Next thing you know, we all get silent together, then we all get loud together, then we all hit a bad note together, and then we all hit the most perfect note ever together. We get so in sync that unconsciously the drummer is playing the bassline on his kit, the bassist is playing the lead guitar on his bass, the lead guitarist is playing the drums on his guitar, and the folks who were only listeners become singers! Those are the moments that make it worth it.

What was the craziest performance you ever had?

It was about 20 years ago at a Roadhouse called the “Horny Toad” located in the middle of BFE Texas. This joint was an hour away from any real civilization, which meant it operated much like the “Wild Wild West.” Loud music, dancin’, gamblin’, brothel’n, fightin’, sometimes shootin’, and guaranteed mass uninhibited buzz’n was what this place was known for, and it lived up to it’s reputation every weekend! We were tearing the stage up one night, and this was confirmed by the hollow wooden dance floor that was filled shoulder to shoulder with people stomping and jumping in unison. I’m tellin’ you… the whole building would shake if this place liked the music.

Thanks to several other gigs at this joint, we knew to tie down and secure our gear, so, that night, we were on a worry-free ride! About halfway through our 3rd set, I noticed that the bassline had disappeared mid-song. I looked over at my bassist and he was staring at his fingers which were resting motionless on the neck of the bass and he had a sh*t eating grin on his face. I yelled over to him, “Dad WTF!?!?” or something of that sort. (Yeah, my bassist was my 50-something year old dad) This dude looked up at me with his sh*t eating grin and glassy eyes and then he nodded for me to look at his bass as if it were an art piece on display, and then it became clear to me that my pops was buzz’n that NEXT LEVEL buzz.

At that same moment I looked up and realized that 99% of the people in that rockin’ place (literally) were most likely buzz’n at the same level as my dad. I ended up having to finish the night playing bass and that sucked, but damn… I could make your face hurt from laughing at all the stories I can tell from that night! Ask me about it sometime.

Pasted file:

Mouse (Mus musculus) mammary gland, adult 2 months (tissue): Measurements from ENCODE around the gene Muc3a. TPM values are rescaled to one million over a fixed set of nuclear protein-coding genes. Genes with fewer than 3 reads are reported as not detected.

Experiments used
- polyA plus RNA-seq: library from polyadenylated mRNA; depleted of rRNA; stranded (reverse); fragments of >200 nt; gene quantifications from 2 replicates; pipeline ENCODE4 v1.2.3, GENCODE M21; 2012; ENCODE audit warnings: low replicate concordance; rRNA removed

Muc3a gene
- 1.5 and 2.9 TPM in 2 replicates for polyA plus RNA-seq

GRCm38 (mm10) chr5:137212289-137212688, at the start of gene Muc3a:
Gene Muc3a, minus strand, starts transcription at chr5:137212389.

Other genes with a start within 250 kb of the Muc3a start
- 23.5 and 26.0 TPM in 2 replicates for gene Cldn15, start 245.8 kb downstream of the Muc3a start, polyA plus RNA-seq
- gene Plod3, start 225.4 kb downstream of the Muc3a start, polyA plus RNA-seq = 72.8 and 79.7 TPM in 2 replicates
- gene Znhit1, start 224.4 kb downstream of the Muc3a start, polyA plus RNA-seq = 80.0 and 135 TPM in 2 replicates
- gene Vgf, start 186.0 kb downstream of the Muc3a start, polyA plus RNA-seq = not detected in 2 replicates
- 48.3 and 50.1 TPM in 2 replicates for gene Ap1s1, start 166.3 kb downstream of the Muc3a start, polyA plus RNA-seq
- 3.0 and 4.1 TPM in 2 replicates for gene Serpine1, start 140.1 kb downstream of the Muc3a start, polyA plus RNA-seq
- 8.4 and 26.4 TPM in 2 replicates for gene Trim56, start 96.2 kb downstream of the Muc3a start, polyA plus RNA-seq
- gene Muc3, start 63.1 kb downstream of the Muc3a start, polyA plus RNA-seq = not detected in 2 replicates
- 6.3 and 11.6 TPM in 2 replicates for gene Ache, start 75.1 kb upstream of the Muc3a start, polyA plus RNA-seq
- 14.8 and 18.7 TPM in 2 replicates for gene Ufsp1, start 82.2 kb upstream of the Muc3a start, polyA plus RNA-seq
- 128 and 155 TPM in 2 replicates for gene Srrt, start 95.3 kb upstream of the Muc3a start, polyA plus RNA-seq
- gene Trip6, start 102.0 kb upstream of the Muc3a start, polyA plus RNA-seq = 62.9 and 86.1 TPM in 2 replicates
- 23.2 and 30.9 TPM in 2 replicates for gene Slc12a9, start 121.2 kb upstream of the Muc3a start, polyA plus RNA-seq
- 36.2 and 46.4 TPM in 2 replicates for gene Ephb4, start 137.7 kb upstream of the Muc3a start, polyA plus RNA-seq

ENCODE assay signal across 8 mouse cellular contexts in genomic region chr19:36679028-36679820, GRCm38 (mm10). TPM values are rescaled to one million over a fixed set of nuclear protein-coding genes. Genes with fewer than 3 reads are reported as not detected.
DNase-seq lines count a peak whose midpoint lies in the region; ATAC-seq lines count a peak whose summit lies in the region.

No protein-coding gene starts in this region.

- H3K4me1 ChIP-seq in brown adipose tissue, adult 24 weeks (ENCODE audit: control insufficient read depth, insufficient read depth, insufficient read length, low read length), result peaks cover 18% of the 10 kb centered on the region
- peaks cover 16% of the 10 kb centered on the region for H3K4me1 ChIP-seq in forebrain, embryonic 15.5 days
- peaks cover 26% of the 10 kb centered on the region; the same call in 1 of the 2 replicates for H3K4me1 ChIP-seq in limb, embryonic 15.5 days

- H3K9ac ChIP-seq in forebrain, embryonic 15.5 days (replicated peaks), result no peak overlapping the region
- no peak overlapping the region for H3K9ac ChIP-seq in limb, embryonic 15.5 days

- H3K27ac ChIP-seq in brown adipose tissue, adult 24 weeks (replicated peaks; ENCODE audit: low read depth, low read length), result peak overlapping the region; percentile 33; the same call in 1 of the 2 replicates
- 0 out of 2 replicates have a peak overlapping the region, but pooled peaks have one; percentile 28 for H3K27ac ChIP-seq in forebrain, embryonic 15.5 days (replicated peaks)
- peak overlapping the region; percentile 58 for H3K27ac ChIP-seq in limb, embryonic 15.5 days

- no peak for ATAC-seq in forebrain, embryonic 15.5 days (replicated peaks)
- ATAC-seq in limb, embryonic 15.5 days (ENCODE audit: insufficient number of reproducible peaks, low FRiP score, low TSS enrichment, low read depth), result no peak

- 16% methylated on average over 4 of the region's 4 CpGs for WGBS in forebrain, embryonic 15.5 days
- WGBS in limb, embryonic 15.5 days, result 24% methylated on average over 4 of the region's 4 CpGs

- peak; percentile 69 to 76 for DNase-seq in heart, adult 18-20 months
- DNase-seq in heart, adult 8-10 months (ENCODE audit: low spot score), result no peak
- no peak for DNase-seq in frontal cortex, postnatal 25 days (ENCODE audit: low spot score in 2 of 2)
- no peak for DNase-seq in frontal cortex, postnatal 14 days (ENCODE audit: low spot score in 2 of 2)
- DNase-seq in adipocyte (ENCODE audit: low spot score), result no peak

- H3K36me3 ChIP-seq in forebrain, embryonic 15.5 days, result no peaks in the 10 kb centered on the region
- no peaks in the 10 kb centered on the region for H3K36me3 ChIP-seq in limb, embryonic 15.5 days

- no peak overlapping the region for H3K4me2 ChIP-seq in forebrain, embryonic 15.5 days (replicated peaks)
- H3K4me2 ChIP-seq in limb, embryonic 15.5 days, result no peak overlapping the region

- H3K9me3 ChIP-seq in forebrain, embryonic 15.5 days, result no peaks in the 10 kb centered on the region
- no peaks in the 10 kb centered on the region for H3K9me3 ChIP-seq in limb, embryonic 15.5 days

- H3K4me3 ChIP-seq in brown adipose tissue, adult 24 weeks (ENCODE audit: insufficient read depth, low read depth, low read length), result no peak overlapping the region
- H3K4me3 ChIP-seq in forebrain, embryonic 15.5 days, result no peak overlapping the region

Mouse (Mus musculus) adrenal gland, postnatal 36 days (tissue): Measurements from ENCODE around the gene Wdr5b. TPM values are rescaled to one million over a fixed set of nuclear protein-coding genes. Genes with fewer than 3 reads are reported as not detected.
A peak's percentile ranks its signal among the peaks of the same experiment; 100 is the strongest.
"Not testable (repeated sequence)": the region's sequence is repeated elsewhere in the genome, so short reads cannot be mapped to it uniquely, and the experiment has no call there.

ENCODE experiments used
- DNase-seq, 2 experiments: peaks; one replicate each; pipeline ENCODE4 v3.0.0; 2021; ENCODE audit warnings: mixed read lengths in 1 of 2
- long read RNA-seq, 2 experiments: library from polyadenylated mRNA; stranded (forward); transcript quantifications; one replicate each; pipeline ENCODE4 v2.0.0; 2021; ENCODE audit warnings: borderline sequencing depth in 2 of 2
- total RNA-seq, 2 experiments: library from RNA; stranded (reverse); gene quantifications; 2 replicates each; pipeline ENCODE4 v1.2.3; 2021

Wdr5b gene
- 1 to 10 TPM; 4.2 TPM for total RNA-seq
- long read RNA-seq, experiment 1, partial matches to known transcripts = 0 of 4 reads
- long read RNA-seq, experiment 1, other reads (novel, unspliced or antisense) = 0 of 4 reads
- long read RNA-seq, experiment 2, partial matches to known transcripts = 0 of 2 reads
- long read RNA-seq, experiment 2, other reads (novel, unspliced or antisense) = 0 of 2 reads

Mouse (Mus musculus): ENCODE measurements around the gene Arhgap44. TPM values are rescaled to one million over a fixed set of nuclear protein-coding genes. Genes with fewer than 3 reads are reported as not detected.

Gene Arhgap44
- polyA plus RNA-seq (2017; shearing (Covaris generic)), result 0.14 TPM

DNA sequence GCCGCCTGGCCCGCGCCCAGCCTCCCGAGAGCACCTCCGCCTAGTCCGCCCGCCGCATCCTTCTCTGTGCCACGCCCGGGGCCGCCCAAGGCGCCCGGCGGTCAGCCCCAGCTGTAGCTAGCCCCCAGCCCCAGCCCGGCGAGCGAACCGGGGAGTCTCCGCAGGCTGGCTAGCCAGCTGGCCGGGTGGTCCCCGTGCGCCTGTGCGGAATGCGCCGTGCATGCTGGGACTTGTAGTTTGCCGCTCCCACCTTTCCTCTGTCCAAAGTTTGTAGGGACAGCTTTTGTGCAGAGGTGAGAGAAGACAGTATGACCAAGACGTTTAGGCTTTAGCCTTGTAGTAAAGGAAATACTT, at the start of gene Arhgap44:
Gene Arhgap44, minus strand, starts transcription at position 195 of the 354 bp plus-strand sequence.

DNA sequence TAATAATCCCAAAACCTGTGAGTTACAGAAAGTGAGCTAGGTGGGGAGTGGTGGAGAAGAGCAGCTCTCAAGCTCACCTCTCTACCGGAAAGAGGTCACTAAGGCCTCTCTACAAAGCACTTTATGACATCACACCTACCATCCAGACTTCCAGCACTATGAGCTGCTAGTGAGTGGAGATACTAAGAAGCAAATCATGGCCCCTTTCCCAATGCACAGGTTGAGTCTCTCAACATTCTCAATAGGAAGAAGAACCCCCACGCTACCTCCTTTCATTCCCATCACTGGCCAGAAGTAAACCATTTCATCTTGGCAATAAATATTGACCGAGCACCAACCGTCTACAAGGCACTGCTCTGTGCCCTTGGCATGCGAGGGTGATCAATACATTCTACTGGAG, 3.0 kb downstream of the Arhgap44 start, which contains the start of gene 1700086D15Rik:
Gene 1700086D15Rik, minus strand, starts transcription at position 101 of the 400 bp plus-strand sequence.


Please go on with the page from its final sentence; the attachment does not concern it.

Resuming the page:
What is one message you would give to your fans?

Thanks for hanging around because this music thing wouldn’t be any fun without you!

I have a family that supports me, loves me, and deals with my music BS

Talk about your favorite local venues to perform in …

First and foremost, I gotta’ mention Flashback in Richmond Hill. The owners, the staff, and the patrons all play a huge part in making this place feel like home to not just me, but anyone who visits there.

I’d also like to mention Blueberry Hill in Garden City. It’s not everyone’s cup-of-tea. It’s loud, smokey, stinky, and generally a lil’ bit raunchy, but damn, these types of joints are a dying breed! It’s a unicorn and I dig the sh*t out of it!

Your thoughts on the state of the Savannah music scene?

I’ve traveled and played all over the country and can say with full confidence that Savannah, Georgia has one of the best music scenes in the nation. I feel blessed to be a part of it, and I pray that the new structural developments don’t f*ck it up.

What’s next for you?

Maybe I’ll record something, or maybe I’ll write something. Who knows? I’m in a kickass band, I have a gig this weekend, and more gigs after that. I have a family that supports me, loves me, and deals with my music BS. Hell, I’m pretty content with that.